Events to Raise Awareness for National Children’s Mental Health Awareness Day

May 3, 2019, 8:21 AM HST (Updated May 3, 2019, 8:23 AM)
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Gov. Ige will sign a proclamation on Friday, May 3, 2019, declaring the importance of positive mental health for all of Hawai‘i’s keiki and commemorating National Children’s Mental Health Awareness Day, which will be recognized on May 9. The Hawai‘i Department of Health (DOH) Child and Adolescent Mental Health Division (CAMHD) has joined with community partners statewide to emphasize the need for comprehensive, coordinated mental health services for children, youth, young adults and their families.

Local events will take place from May 4–10, to build awareness and educate the public about the importance of protecting children’s mental health. Events will showcase the resources and support available for those in need (see calendar of events below).

“The emotional and behavioral well-being of our keiki is as important as their physical health,” said Dr. Stanton Michels, administrator for DOH’s Child and Adolescent Mental Health Division. “We need to work together as a community to ensure resources and support for mental health are available to youth. The first step is knowing wher­­e to start, what’s available and how to access services.”

Helpful resources regarding children’s mental health can be found at www.keikimentalhealthmatters.org and helpyourkeiki.com. For free, 24/7 crisis support, text ALOHA to 741741 to reach a crisis counselor via Crisis Text Line, or call Crisis Line of Hawai‘i at (808) 832-3100.

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Children’s Mental Health Awareness events taking place statewide:

Hawai‘i Island:

  • May 4 (11 a.m. to 2 p.m.): Mālama Da Mind: The 14th annual National Children’s Mental Health Awareness Day event celebrating individuality at Kea‘au High School cafeteria. Contact Noelani Bowman at [email protected] [email protected] or (808) 935-7949.

Maui:

  • May 9 (8:30 to 9 a.m.): Sign waving at Maui Lani Shopping Center. Contact Pualani Basbas at [email protected] or (808) 243-1258.
  • May 9 (4 to 7 p.m.): Information table at Maui Waena Middle School. Contact Pualani Basbas at [email protected] or (808) 243-1258.

O‘ahu:

  • May 6–10: Honolulu Hale will display green lights in recognition of Children’s Mental Health Awareness. Honolulu Mayor Kirk Caldwell will sign a proclamation commemorating National Children’s Mental Health Awareness Day.
  • May 6–10: IBM Building will display green lights in recognition of Children’s Mental Health Awareness Day.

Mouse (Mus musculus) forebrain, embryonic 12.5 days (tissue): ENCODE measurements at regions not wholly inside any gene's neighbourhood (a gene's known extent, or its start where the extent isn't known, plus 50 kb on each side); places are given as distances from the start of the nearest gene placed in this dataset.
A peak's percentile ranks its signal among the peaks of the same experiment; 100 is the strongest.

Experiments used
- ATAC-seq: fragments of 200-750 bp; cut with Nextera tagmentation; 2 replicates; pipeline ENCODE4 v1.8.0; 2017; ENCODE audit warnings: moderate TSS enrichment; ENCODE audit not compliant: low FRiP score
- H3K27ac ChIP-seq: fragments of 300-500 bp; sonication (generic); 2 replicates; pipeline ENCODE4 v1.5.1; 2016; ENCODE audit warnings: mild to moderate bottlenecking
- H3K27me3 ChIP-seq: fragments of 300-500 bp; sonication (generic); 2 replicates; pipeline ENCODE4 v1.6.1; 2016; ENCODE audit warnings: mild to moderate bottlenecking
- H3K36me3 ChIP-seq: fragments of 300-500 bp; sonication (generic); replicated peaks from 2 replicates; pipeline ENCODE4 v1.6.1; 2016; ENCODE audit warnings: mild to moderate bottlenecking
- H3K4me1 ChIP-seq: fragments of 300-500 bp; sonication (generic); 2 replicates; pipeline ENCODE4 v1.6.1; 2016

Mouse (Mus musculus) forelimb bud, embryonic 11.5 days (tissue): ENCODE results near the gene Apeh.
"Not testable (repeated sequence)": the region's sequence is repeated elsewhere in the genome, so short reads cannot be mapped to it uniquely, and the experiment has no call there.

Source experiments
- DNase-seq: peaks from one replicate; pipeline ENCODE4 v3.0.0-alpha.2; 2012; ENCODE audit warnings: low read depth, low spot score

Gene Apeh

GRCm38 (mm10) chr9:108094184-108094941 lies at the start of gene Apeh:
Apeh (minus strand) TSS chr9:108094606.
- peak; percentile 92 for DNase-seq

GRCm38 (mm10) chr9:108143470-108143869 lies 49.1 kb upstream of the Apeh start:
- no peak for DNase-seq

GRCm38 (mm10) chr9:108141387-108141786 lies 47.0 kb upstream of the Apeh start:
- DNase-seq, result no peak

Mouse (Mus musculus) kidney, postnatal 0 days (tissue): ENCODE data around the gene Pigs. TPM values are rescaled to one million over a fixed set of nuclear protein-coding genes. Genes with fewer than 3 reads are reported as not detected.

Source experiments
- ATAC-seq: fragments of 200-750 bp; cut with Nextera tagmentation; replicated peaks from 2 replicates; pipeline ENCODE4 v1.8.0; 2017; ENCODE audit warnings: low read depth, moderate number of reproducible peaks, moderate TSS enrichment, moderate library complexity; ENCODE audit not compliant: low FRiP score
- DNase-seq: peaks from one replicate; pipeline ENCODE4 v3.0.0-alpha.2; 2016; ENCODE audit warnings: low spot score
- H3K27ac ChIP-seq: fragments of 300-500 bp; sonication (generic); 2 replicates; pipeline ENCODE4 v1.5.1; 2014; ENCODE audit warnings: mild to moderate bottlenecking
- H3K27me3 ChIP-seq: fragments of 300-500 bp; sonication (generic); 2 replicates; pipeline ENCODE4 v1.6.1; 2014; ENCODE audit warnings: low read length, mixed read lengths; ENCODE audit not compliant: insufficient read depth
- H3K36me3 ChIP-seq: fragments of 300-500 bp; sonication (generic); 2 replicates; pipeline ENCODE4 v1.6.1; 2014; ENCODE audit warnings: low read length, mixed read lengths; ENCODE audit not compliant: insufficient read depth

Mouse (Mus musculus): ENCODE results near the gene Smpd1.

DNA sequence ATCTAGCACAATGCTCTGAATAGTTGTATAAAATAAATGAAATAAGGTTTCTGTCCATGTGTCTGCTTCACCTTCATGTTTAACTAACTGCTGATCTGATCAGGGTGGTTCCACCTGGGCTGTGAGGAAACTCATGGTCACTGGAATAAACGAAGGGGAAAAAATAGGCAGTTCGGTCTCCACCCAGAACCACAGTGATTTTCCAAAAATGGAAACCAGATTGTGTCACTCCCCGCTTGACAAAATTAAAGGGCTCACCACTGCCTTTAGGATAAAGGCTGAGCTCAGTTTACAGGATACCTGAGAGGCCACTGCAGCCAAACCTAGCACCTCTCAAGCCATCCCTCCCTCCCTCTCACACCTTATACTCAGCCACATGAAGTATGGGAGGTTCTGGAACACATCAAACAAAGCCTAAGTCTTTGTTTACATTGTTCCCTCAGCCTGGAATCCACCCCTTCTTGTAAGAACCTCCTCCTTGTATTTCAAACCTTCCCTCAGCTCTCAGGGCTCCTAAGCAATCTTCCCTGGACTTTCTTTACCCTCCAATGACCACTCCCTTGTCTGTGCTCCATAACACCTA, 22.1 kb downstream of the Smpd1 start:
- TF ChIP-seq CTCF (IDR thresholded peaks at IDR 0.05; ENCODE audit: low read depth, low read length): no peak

• May 9 (10 a.m. to 1 p.m.): Sign waving and mini resource fair at Kapolei State Office Building. Contact Michele Faller at [email protected] or (808) 692-8227.
    May 9 (10 a.m. to 2 p.m.): Sign waving and mini resource fair at Aiea Shopping Center. Contact Earl Young at [email protected] or (808) 453-6762.
  • May 9 (2:30 to 4:30 p.m.): Sign waving at the Hawai‘i State Capitol. Contact Jennifer Irvine at [email protected]gov or (808) 733-9346.
  • May 10 (5:30 to 7:30 p.m.): Mental Health Short Films Showcase at Impact Hub Honolulu. Contact Dylan Arrieta at [email protected]gov or (808) 733-9228.
    Kaua‘i:
  • May 9 (1:45 to 2:45 p.m.): Sign waving at Kaua‘i Historic County Building. Contact Lucinda Medeiros at [email protected]gov or (808) 274-3887.

This year’s theme for National Children’s Mental Health Awareness Day is “Suicide Prevention: Strategies That Work.” The Substance Abuse and Mental Health Services Administration (SAMHSA), which hosted its first awareness event in 2005, will focus this year on the impact suicide has on children, youth, young adults, families and communities. To find out more about National Children’s Mental Health Awareness Day or how to host your own community event, visit SAMHSA’s website.

The Hawai‘i Department of Health’s Child and Adolescent Mental Health Division provides mental health services to eligible youth ages 3 to 20 with emotional and behavioral challenges. The division provides an array of culturally sensitive, child- and family-centered services, including assessment, case management, intensive home- and community-based therapeutic supports, and temporary out-of-home therapeutic programs. For more information, go online.

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